A Scorpio Construction crew raised the highest beam on Westwood Middle School’s new buildings at a topping-out ceremony on Wednesday. The ceremony, a builder’s tradition to recognize the raising of the final or highest structural beam on a new building, marks a milestone in the construction project.
The ceremony focused on the widespread team effort that has pushed the project to this point, from the community approving and paying a half-cent tax, to the school board deciding how and when to spend that tax, to the workers who are physically raising the project.
Construction began around the beginning of the year, and the first tilt wall went up in April. The topping-out ceremony marks a shifting point in the construction process, where crews have finished the basic structure and can focus instead on enclosing it and “bringing the interior to life,” according to Scorpio Construction CEO and president Domenic Scorpio.
“It's really to celebrate the work that all the workers have done to that point in the process,” Scorpio said in a phone interview. “And it's to re-energize them to know that we're halfway home.”
Representatives from Alachua County Public Schools (ACPS), Scorpio, Westwood and others attended the luncheon to recognize the efforts of the community and construction workers who have made the project possible. The participants shared a meal and signed the top beam.
“I enjoyed the fact that it seemed like there was an emphasis on the people who are actually contributing to the project,” Chad Jones, project architect from Harvard Jolly Architecture, said in a phone interview. “Seeing all the workers there and seeing Scorpio actually serving them, that seemed to be something that worked out pretty well.”
Westwood is undergoing a campus-wide revitalization that has included the demolition of 14 65-year-old buildings and the construction of three new ones.
The new construction consists of a two-story classroom building, a skills lab-type of building with an auditorium and band and art rooms, and a locker room building. The existing administrative building, cafeteria and another two-story classroom building are left standing but will undergo renovations.
ACPS expects the project to be completed in time for the 2024-25 school year. In the meantime, Westwood students attend classes in a modular school building made of portable rooms.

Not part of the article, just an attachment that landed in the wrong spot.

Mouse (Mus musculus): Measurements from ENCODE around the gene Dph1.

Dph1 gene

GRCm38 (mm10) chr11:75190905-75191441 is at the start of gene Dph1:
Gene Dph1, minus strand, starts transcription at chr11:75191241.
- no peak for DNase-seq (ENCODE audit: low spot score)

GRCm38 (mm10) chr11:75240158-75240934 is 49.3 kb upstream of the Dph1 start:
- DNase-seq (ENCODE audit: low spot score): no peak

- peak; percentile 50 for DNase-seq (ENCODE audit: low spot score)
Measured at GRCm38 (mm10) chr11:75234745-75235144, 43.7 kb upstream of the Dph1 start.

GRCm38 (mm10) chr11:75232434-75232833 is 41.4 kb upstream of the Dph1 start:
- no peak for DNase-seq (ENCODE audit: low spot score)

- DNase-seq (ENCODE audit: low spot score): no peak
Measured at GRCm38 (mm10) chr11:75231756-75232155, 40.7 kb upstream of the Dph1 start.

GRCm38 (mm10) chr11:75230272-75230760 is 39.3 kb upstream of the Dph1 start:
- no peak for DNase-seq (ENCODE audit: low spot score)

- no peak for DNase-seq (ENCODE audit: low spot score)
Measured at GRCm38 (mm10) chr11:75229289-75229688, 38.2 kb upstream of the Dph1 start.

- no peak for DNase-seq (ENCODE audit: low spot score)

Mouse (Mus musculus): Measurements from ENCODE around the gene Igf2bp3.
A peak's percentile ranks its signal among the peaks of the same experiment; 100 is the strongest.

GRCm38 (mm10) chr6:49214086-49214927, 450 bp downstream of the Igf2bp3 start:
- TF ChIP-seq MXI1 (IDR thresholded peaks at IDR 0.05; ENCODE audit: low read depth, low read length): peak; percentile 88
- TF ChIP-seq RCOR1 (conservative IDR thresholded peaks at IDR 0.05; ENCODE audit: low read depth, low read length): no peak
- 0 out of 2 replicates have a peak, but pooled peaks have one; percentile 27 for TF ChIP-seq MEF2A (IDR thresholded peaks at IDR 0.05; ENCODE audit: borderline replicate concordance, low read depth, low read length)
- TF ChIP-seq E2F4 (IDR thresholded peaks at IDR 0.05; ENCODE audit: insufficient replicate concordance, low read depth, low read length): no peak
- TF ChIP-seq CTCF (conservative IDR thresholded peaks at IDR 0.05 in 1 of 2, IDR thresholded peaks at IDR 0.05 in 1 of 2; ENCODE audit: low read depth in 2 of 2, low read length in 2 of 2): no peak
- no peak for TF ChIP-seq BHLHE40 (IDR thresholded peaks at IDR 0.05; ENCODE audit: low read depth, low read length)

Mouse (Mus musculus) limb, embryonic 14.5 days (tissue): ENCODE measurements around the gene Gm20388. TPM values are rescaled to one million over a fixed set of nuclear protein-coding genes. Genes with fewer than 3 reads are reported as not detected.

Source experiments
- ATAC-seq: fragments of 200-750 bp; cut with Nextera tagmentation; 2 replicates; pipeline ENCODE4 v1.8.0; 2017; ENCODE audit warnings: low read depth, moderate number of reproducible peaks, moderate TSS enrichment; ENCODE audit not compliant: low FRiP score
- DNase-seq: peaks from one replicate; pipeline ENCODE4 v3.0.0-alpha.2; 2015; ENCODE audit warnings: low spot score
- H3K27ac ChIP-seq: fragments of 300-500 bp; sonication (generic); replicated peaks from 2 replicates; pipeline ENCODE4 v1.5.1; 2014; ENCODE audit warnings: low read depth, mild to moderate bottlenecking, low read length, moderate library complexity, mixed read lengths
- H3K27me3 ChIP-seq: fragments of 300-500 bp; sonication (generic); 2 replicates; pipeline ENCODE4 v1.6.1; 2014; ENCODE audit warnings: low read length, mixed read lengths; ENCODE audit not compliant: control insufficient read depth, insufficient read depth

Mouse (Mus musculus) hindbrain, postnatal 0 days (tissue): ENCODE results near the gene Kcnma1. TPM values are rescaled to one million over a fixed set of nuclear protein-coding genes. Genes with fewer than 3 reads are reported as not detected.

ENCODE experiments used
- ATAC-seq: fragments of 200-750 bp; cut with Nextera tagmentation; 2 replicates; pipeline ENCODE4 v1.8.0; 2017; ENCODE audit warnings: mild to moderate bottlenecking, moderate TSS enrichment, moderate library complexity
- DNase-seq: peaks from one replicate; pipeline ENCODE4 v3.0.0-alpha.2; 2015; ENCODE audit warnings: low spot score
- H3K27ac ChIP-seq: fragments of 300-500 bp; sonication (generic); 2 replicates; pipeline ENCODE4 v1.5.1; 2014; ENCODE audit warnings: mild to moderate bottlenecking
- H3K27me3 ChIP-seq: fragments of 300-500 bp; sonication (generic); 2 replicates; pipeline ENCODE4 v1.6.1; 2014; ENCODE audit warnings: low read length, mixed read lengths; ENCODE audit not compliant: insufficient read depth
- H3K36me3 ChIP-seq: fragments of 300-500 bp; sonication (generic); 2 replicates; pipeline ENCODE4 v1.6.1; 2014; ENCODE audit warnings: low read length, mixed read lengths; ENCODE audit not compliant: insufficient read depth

Superintendent Shane Andrew attended Westwood in the 1970s and said he remembers having class with no air conditioning, cooled by big fans. He said he is excited for Westwood students to have top-notch facilities starting next year.
“We're making improvements for our kids, one school at a time,” Andrew said in a phone interview. “But at the same time, sitting in those classrooms trying to hold my paper down and learn, versus these kids walking into state-of-the-art classrooms, that's, I guess, what's most exciting to me.”
Westwood’s revitalization is part of a series of school campus revitalizations in Alachua County using the Half Cent for Schools tax approved by voters in 2018. The tax revenue goes entirely to “modernization of classrooms, science labs and other spaces; technology; elimination of portable classrooms; new construction; land acquisition and improvement; and other school facilities projects” according to its ballot language.
Andrew said this tax allows ACPS more freedom than regular state funding for capital outlay, which does not let the district build something new until the old facility is overcrowded.
The half-cent tax has already funded facilities for Metcalfe Elementary, Idylwild Elementary, Howard Bishop Middle, Oak View Middle, and a brand-new facility for Terwilliger Elementary School.
Andrew said Littlewood Elementary School is in the planning phase and will start construction once the Westwood project is complete.